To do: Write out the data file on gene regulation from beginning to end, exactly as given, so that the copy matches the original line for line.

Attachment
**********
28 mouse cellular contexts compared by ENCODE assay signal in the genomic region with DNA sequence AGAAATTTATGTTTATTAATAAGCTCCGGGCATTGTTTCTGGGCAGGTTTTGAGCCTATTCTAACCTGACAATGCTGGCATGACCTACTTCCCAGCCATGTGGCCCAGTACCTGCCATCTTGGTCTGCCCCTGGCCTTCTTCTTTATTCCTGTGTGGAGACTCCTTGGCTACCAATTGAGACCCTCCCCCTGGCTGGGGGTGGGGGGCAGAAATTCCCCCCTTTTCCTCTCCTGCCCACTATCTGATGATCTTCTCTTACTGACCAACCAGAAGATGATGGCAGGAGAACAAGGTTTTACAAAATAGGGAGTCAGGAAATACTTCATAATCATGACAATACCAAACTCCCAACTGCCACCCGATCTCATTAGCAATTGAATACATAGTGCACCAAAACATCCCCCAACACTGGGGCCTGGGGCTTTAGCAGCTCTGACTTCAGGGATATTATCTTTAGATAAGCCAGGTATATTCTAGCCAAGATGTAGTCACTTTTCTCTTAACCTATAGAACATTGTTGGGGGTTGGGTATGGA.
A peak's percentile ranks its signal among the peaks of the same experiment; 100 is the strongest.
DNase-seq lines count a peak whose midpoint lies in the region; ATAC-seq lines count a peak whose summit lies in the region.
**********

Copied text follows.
28 mouse cellular contexts compared by ENCODE assay signal in the genomic region with DNA sequence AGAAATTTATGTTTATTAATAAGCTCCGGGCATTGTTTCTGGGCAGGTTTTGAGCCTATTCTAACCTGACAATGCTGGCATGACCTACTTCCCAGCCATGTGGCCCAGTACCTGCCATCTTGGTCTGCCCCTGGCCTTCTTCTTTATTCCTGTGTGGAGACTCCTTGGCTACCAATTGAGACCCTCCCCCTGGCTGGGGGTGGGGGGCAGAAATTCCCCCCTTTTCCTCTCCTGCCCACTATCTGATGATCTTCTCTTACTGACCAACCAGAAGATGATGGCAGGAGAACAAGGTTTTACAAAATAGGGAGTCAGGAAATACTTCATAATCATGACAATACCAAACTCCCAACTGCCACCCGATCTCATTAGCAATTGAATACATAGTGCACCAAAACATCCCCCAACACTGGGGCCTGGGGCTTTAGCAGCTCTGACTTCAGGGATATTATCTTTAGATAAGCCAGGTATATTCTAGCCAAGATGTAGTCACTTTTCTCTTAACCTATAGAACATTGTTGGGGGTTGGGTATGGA.
A peak's percentile ranks its signal among the peaks of the same experiment; 100 is the strongest.
DNase-seq lines count a peak whose midpoint lies in the region; ATAC-seq lines count a peak whose summit lies in the region.